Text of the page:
On Sherry, ALICE, and Personal Growth
This afternoon I was reminiscing about my family’s journey through the survivalist movement and I remembered Sherry. Thinking about her reminded me of how she helped my wife make some big personal strides. So, if you’re out there – Thanks, Sherry.
Back in the mid 1990’s my wife and I decided to “join the movement” in that we took the decision to get out there and start interacting with other survivalists who were, at that point, complete strangers to us. It was a big step for us. We had always been “into preparedness” but we kept our preparations to ourselves. This whole aspect is fodder for other blog entries but today I want to discuss weight and gear.
When we started hanging out with these folks and started joining teams and starting teams (we moved around a lot back then) there was a distinctly military flair to everything. Everyone, including the kids, wore woodland pattern BDUs; everyone wore boonie hats; everyone wore LCE/LBE (combat suspenders and gear – more later) and everyone carried ALICE packs. I’m telling you no matter where you were - from the Southeast to the Northwest - everyone was very similar. The only difference was the rifle – was the group carrying AKs or ARs?
Like many dutiful husbands, I strongly influenced my wife’s decision about what her BOB contained. It was a medium ALICE ruck and probably weighed about 50 or 60 pounds. We used to take hikes carrying our BOBs but we never wore our LBE or carried rifles unless it was a bona-fide training event. My wife was always got tired but gamely struggled to complete her hikes and she wasn’t real happy. Then she met Sherry.
We attended a gathering of over 100 people several states from our home and conducted classes, networked, ate, trained and made friends for life. There were folks there from all over the country and from outside the country. They were by and large the most normal people you’d ever want to meet…if you could overlook the BDUS and guns. One of the classes was on BOBs and what should go in them. Sherry was there and made some side comments that caught my wife’s attention. Sherry was something of a legend in the Survivalist community – she had been there and done that for years, she was around when several then famous groups got their start, and she “knew stuff”. Later that evening she and my wife had a long discussion around the campfire about BoBs for girls. (I’m sure they didn’t call it that but that’s what it was).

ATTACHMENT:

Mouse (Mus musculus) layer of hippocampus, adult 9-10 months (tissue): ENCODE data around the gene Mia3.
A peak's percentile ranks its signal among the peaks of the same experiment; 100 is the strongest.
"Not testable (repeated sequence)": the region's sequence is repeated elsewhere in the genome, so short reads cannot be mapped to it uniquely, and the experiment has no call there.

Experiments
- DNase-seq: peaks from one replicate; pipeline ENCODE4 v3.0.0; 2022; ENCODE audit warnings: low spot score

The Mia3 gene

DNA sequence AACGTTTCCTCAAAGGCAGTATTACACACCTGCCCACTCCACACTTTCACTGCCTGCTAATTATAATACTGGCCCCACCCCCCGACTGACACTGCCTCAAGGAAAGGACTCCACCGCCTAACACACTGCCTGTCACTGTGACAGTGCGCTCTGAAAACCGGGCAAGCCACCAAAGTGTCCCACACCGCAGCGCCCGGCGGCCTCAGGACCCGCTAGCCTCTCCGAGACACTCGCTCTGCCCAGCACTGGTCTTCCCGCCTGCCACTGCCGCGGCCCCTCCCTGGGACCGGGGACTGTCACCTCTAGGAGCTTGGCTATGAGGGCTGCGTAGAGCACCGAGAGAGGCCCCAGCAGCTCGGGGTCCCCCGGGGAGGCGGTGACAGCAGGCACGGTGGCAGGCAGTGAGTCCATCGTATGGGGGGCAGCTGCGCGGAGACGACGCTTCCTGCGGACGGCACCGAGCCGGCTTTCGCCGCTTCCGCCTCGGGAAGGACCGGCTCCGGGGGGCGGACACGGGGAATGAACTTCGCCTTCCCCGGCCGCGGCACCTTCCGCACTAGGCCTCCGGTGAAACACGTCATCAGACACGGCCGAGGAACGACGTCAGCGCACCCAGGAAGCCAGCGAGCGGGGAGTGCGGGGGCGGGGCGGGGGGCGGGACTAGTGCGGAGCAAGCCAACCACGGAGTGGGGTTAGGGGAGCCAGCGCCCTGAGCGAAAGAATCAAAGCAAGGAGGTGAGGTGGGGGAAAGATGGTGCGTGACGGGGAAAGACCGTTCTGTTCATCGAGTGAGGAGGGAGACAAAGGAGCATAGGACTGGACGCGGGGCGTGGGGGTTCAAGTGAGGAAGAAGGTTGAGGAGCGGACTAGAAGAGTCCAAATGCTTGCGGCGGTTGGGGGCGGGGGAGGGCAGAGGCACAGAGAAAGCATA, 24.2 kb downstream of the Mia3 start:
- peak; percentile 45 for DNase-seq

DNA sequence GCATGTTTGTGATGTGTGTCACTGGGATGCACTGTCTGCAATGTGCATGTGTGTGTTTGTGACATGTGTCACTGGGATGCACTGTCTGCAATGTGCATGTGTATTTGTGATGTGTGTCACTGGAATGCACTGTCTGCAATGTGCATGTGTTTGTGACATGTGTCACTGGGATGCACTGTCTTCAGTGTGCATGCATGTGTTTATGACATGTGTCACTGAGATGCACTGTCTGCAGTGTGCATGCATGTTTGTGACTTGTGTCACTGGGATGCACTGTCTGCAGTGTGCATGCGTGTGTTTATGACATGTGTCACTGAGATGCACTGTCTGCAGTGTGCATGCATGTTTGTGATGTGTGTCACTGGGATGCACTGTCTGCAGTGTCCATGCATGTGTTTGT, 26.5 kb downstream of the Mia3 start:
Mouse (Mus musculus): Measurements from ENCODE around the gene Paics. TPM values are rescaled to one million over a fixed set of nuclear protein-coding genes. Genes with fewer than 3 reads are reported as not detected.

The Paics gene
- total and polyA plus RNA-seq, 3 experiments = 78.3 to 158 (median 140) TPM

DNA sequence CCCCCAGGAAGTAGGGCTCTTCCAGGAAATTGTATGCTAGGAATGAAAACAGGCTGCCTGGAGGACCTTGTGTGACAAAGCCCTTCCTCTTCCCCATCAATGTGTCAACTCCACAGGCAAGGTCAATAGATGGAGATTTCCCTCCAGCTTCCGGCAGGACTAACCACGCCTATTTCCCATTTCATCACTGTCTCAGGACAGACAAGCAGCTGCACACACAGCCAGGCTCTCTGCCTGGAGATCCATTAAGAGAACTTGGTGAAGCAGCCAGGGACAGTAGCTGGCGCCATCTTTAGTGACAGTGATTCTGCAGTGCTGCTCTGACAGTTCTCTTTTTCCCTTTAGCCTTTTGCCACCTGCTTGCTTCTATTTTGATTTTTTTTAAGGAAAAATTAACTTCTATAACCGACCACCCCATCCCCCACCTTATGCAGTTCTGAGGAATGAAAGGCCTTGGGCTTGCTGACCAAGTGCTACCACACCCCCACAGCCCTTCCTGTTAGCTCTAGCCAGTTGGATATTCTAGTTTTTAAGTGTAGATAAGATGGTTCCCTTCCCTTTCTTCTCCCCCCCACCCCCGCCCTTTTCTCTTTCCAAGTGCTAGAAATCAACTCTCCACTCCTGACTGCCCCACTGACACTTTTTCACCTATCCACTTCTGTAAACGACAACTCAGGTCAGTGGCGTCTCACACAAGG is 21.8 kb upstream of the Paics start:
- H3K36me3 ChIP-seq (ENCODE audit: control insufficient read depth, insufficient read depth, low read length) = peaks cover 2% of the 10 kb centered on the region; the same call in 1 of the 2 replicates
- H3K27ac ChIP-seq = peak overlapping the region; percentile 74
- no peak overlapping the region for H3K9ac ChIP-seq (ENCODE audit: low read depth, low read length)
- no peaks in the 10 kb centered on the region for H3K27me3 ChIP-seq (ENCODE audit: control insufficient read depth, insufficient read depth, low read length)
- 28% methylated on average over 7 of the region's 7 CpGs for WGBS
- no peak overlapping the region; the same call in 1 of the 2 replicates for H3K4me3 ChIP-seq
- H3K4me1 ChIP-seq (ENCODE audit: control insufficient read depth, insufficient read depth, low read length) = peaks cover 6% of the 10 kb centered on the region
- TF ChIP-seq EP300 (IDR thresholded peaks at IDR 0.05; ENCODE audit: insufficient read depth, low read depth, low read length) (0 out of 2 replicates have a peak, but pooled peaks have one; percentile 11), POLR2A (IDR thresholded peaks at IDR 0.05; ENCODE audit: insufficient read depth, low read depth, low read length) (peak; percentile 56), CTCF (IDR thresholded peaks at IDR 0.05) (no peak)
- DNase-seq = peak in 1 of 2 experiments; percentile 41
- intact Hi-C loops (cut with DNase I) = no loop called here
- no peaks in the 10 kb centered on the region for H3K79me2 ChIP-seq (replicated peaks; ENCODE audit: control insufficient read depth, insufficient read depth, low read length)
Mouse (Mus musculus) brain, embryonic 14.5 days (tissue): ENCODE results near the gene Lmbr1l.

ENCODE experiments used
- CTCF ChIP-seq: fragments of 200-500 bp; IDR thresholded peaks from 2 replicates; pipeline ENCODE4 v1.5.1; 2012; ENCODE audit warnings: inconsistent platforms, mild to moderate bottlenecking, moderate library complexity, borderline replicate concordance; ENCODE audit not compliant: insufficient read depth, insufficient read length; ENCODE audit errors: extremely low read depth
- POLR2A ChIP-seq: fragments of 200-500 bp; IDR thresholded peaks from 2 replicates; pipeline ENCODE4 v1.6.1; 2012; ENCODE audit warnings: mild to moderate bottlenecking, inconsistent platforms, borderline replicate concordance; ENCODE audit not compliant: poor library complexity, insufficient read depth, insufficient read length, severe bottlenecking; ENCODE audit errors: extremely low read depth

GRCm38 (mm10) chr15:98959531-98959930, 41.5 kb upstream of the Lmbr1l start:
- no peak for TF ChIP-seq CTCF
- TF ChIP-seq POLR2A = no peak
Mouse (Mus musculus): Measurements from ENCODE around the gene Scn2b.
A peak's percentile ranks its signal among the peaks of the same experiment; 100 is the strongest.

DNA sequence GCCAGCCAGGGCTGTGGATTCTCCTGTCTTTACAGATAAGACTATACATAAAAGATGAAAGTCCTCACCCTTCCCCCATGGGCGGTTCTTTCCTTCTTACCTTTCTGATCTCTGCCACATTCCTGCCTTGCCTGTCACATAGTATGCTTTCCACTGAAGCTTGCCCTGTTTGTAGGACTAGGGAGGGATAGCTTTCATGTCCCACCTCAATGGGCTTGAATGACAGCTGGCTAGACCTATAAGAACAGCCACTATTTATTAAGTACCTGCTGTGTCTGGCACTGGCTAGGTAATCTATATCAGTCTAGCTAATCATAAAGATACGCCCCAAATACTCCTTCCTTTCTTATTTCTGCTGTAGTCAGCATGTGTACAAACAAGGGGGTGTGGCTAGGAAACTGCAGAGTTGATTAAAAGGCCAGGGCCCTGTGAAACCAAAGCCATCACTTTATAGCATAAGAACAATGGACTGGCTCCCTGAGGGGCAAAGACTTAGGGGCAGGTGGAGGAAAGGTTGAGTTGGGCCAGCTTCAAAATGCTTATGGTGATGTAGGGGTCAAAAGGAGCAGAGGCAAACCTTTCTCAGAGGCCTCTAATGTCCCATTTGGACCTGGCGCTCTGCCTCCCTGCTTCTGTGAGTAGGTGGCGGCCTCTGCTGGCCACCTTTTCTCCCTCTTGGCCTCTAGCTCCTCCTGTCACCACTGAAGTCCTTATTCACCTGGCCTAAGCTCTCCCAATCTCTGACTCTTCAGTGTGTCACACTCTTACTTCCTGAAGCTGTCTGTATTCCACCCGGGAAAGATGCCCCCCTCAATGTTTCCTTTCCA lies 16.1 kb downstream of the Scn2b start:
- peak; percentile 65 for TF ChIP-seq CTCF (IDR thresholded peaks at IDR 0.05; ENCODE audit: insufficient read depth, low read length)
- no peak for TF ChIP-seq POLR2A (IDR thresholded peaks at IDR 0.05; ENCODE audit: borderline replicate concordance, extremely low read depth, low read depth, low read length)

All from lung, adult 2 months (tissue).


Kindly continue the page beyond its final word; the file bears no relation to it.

The weekend after we returned home as we were restocking our BoBs (very important) my wife made a big pile of stuff she was no longer going to carry. I told her all of that stuff she was discarding was vital for her survival and she replied no it was not. We went back and forth a bit and then she played her trump card – “this is what Sherry carries.” At that time Sherry knew more about this stuff than I did – and I realized that. So suddenly my wife was carrying a BoB that weighed about half of what it used to. ALICE went from overweight to downright svelt!
Most of the teams we were on conducted training every month or so. Every event we attended revolved around classes on a variety of topics. One thing we seemed to do a lot of back in the day was patrolling, moving and shooting, and general Infantry skills. Because, you know – we were going to have to fight off the Godless Communists some day. As I said above, folks wore LCE. This was way before combat vests got popular and everyone knew Alice but no one had ever heard of Mollie. Most folks wore a pistol belt with suspenders and on this rig suspended two canteens, two 3-magazine ammo pouches, a first aid kit (pouch with a dressing or two) a sheath knife, an FRS radio, and sometimes a buttpack, flashlight and so on. This was our “fighting load” our “line two gear” and so on. It was stuff we would need in a fight against an armed foe.